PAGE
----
[[quoteright:250:[[Website/FanFictionDotNet http://static.tvtropes.org/pmwiki/pub/images/logo_strawberry_1149.gif]]]]

->''Fan fiction is what literature might look like if it were reinvented from scratch after a nuclear apocalypse by a band of brilliant pop-culture junkies trapped in a sealed bunker.''
-->-- '''[[http://www.time.com/time/arts/article/0,8599,2081784,00.html This Time article]]''' [[MostFanficWritersAreGirls discussing a certain phenomenon]].

''[[LetsSeeYouDoBetter If you want something done right, do it yourself.]]''

Fan Fiction is a form of Alternate or Expanded Universe created by the fans of a work, rather than the work's original creator. Fan Fiction, or "Fan Fics" as they are often called, are written for several reasons: [[ContinuationFic To continue a story that ended prematurely,]] [[AlternateUniverseFic to see what would happen if certain characters are placed in unusual situations]], [[{{Crossover}}to see what happens when the characters of one franchise encounter the characters of another franchise.]] [[{{Shipping}} Or sometimes to get the characters to have mad passionate (or occasionally just mad) sex with each other.]]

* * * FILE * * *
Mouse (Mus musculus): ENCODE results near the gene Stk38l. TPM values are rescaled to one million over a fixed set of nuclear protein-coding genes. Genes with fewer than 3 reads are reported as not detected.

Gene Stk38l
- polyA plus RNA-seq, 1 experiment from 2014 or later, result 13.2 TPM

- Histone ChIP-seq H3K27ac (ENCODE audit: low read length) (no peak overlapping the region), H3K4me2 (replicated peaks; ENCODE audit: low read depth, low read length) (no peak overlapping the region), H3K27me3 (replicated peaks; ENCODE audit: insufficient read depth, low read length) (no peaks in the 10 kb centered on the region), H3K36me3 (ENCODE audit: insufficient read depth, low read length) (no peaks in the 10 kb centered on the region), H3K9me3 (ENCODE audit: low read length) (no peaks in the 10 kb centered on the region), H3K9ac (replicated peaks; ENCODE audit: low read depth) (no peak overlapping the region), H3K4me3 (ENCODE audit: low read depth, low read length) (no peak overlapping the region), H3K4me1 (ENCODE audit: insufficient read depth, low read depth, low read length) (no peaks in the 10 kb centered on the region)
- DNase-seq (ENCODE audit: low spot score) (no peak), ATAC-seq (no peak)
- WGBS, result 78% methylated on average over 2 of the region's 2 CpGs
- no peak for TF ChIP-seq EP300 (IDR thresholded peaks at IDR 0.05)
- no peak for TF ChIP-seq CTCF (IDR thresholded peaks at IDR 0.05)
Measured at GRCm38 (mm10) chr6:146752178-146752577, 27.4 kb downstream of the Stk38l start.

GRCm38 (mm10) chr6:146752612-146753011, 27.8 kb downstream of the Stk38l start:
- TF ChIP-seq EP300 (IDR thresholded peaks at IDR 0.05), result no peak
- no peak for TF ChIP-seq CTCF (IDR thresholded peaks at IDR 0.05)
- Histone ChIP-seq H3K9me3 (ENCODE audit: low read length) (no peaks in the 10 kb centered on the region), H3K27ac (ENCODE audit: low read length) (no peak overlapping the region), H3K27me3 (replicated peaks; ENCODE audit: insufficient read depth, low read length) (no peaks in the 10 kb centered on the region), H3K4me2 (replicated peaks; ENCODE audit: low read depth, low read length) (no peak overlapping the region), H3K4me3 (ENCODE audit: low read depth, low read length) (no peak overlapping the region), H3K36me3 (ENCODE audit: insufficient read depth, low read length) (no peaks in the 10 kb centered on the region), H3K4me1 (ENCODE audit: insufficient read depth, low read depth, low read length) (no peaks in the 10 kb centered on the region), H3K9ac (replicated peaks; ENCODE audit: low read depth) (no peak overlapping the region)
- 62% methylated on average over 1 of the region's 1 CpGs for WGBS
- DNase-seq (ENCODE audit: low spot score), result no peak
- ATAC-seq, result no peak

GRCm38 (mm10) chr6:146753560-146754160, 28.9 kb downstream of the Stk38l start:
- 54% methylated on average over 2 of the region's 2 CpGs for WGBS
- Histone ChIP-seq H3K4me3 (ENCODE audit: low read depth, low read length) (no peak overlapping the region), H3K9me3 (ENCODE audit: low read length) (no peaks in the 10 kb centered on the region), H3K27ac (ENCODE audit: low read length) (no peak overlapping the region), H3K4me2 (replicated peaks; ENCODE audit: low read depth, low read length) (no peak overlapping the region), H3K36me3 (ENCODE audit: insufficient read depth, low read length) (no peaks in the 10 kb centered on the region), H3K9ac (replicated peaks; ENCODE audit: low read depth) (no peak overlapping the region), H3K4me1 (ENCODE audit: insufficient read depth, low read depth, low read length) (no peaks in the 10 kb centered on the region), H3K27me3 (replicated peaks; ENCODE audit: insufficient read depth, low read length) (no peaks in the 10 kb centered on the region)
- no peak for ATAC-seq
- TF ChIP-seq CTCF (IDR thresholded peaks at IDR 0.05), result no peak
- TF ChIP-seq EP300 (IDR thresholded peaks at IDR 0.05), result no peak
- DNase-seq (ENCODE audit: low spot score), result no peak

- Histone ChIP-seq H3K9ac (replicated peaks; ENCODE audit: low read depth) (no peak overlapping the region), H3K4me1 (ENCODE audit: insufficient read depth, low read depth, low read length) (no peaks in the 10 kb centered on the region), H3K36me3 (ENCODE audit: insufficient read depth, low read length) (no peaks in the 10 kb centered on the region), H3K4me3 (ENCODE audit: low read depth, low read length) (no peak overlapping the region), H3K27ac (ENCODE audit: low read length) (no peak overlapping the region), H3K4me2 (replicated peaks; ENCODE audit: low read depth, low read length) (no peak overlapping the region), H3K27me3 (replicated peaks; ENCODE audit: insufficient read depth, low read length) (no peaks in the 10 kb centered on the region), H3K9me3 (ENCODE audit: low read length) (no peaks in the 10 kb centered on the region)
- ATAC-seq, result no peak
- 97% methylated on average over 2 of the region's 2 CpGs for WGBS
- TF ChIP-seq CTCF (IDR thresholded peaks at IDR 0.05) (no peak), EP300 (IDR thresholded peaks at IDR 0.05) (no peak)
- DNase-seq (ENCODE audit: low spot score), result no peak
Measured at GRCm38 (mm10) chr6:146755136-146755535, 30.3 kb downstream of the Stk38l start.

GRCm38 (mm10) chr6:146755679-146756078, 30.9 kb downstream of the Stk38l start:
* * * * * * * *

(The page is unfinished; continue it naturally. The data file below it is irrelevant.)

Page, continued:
Due to the inexperience of many fan fic writers, fan fiction has gained a reputation for being a source of [[SoBadItsGood horrible, ''horrible'' writing]]. However there are fan fics out there that are [[FanFicRecommendations INCREDIBLY good]]. Sometimes being just as good as, if not better than, the original work.

Fan fic is the place where EpilepticTrees are planted and cultivated. Expect many, many, ''many'' more fics to star the EnsembleDarkhorse than TheHero.

Saying "It was a fanfic episode," though, is not usually a compliment.

Some franchises -- such as ''Franchise/StarTrek'' -- have actually turned fan fiction into a profit center by creating {{Tie In Novel}}s. These books are usually penned by young and upcoming authors, often former fanfic writers, and represent an intermediate step between fan fiction and completely original fiction.